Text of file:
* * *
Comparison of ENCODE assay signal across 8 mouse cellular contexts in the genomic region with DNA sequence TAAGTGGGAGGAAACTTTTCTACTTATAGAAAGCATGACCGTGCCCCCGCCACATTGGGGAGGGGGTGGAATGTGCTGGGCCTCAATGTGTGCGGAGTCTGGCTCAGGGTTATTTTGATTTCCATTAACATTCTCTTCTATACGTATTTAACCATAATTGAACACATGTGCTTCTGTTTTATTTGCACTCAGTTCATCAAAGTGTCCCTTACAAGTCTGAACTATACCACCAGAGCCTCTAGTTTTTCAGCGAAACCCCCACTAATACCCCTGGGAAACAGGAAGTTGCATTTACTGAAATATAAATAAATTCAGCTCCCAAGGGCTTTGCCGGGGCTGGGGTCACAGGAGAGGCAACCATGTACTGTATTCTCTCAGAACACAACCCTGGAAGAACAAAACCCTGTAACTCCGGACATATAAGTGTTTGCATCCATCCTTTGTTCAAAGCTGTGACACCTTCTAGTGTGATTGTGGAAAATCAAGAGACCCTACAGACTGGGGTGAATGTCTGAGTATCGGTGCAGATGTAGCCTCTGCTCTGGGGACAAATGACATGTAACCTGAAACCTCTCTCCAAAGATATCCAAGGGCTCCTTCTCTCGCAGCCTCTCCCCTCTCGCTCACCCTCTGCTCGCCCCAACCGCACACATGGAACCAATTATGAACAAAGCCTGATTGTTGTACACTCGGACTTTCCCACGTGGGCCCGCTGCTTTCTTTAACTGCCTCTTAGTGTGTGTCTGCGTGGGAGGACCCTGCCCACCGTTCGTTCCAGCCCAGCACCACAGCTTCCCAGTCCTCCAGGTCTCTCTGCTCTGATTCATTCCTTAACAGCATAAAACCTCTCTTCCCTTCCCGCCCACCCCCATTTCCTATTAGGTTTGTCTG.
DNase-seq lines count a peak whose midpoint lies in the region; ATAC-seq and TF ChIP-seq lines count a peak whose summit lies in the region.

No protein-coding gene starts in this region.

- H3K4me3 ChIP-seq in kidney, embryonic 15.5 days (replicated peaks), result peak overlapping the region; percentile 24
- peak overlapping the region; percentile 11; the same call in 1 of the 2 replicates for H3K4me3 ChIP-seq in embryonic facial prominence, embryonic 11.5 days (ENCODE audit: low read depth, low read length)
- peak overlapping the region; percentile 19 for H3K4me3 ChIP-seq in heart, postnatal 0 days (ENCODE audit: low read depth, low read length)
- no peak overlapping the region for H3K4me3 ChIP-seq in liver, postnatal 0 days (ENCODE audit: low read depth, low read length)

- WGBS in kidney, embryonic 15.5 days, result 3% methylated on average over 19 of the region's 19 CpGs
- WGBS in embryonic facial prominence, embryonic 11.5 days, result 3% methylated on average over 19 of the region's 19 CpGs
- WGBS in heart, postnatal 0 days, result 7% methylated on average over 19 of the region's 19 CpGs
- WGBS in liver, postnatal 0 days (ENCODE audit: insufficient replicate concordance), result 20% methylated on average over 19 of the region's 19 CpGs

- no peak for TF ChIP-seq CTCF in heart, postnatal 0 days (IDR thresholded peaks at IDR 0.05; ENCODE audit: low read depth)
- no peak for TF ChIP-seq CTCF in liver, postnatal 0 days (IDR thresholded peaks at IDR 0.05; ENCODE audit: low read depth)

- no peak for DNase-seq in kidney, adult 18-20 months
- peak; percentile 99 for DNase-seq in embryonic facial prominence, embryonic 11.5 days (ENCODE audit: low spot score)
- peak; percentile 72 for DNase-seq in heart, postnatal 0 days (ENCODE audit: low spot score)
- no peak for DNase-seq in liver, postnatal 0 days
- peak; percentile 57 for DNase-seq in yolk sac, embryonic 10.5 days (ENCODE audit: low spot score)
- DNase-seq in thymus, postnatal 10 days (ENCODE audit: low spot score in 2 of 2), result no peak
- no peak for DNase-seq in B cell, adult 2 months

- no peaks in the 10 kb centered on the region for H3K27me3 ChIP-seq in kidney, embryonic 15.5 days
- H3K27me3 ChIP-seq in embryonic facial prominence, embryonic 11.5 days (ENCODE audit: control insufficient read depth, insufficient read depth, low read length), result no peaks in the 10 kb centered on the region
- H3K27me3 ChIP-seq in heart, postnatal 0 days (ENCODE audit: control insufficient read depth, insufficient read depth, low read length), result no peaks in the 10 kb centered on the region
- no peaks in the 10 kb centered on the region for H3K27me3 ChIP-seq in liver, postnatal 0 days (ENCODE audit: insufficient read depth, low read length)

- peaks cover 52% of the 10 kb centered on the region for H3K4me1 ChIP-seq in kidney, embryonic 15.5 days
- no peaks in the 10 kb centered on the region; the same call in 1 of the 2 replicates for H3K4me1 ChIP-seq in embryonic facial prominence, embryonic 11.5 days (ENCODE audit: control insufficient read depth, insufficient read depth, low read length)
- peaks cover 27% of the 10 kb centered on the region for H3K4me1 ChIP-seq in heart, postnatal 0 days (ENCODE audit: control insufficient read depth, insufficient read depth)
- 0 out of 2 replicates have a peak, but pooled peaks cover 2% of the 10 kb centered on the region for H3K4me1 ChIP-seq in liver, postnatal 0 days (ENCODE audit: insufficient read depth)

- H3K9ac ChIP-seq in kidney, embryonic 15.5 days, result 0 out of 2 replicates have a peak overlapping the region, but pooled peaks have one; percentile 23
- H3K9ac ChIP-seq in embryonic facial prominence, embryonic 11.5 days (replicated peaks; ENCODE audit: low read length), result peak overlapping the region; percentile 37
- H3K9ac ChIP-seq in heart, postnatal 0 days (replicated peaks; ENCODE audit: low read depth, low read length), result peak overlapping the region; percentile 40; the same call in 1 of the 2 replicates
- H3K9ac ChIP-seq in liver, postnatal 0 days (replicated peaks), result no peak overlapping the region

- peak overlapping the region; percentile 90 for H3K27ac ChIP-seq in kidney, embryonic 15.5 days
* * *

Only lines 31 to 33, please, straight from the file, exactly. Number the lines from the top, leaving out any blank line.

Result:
- H3K9ac ChIP-seq in heart, postnatal 0 days (replicated peaks; ENCODE audit: low read depth, low read length), result peak overlapping the region; percentile 40; the same call in 1 of the 2 replicates
- H3K9ac ChIP-seq in liver, postnatal 0 days (replicated peaks), result no peak overlapping the region

- peak overlapping the region; percentile 90 for H3K27ac ChIP-seq in kidney, embryonic 15.5 days